Bank of America, the nation's second largest bank, invested $2 billion in Countrywide in August. The preferred shares it acquired can be converted into common stock at $18 each and pay a 7.25 percent dividend, according to a regulatory filing at the time. Based on Countrywide's share price today, Bank of America's investment has lost 70 percent of its value. That excludes a $36.25 million quarterly dividend the lender was obligated to pay Bank of America, regulatory filings show.”

Well, the consequences of Countrywide’s bankruptcy would indeed be serious and far reaching. The absence of the largest provider of residential mortgages in the US would leave one massive gaping hole.

These rumours of bankruptcy are probably premature. That’s not to say it won’t happen…

As an aside, the $2 billion investment by Bank of America is now worth 70% less. I would not want to be the guy responsible for that decision…

Countrywide Says Mortgage Loans in December Exceeded Forecasts: “Countrywide Financial Corp., the biggest U.S. mortgage lender, said home loans in December were a better-than-forecast $24 billion.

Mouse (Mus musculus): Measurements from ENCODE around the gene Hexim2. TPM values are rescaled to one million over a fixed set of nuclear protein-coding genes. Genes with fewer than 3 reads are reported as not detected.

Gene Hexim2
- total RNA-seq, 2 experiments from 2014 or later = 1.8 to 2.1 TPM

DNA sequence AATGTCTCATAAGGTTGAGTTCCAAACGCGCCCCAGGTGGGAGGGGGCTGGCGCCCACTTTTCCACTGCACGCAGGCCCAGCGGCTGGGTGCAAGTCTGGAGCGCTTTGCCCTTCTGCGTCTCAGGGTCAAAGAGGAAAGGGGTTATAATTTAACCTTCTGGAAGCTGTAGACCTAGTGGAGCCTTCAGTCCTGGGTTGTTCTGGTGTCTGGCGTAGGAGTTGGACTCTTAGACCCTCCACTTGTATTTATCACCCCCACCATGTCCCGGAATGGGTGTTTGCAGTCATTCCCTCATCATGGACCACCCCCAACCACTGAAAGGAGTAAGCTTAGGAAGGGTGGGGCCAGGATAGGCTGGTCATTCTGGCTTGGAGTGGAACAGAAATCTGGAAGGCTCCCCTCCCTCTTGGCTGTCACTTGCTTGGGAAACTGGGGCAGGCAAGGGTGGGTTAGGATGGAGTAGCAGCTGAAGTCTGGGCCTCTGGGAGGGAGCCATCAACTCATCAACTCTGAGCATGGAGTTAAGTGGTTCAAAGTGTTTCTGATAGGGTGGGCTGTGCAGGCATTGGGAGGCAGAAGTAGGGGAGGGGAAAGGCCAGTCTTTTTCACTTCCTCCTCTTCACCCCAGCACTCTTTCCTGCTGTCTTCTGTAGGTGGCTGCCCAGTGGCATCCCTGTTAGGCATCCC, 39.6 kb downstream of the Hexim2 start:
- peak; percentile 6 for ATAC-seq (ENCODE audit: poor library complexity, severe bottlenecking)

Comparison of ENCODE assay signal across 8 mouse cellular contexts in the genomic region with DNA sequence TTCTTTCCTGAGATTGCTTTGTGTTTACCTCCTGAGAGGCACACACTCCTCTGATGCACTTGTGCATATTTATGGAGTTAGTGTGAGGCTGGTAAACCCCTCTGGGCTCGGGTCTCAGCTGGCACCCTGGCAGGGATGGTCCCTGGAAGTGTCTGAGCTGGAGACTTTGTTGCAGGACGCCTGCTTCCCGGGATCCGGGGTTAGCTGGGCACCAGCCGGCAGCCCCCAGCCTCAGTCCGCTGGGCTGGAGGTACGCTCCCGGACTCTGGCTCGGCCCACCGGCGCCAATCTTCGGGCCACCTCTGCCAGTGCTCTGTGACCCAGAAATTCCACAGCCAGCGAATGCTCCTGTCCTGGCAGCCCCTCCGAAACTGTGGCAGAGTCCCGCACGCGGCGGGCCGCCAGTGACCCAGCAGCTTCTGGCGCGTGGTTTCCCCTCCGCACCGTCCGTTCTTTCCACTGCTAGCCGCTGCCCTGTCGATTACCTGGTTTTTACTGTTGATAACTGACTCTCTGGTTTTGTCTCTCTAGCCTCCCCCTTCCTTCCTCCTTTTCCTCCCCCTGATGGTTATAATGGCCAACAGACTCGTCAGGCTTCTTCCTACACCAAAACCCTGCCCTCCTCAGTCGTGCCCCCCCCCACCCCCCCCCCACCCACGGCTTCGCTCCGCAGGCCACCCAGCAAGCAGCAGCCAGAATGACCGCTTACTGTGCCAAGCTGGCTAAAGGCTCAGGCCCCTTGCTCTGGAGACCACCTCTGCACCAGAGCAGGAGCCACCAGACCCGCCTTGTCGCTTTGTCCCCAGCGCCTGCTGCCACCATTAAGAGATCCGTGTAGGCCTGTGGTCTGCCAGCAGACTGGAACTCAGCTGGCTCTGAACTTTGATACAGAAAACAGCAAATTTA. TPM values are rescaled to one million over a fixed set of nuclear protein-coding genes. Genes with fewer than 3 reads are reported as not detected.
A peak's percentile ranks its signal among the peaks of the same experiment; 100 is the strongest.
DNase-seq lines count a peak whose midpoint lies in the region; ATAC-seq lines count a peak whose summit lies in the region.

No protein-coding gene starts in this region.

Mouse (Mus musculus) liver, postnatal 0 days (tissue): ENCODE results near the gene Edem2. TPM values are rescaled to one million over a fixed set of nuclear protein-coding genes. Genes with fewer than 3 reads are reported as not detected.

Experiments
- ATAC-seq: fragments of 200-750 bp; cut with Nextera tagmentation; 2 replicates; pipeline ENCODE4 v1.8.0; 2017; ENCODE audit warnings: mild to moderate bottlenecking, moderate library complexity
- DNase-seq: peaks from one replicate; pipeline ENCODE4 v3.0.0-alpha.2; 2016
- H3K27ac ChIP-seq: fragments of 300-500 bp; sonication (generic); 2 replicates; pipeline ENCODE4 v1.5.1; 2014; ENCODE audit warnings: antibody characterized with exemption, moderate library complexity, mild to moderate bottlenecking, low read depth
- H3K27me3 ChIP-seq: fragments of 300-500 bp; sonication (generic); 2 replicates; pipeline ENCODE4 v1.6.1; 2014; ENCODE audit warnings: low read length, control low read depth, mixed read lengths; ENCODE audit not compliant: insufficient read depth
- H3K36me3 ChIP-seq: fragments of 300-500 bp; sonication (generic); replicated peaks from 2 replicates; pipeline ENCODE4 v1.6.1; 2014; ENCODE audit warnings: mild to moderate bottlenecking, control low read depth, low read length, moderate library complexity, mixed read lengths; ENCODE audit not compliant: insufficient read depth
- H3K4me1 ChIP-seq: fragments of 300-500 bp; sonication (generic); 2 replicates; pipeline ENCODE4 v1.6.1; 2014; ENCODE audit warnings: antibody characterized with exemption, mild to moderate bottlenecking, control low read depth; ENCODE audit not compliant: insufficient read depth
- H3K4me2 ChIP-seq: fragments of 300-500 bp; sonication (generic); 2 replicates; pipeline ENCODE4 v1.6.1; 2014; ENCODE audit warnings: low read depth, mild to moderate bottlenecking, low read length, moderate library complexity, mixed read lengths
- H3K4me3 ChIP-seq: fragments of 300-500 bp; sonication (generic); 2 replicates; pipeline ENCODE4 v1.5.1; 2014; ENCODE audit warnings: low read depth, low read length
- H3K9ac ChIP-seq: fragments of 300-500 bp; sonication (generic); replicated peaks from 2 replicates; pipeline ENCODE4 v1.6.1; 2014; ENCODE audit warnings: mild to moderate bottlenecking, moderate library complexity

“Our fourth quarter ended with a number of positive operational trends,” President and Chief Operating Officer David Sambol said today in a statement the Calabasas, California-based company distributed through PR Newswire.”

That’s actually pretty solid.

AT&T Drops Most in 5 Years on Consumer `Softness' (Update2): “AT&T Inc. dropped the most in almost five years in New York trading after Chief Executive Officer Randall Stephenson said slowing economic growth led to ``softness'' in the home phone and Internet businesses.

The shares fell 4.6 percent, helping to spark a broader decline in U.S. stocks, after Stephenson said AT&T is disconnecting more home-phone and high-speed Internet customers for failing to pay their bills.”

This is a direct consequence of the jump in foreclosures.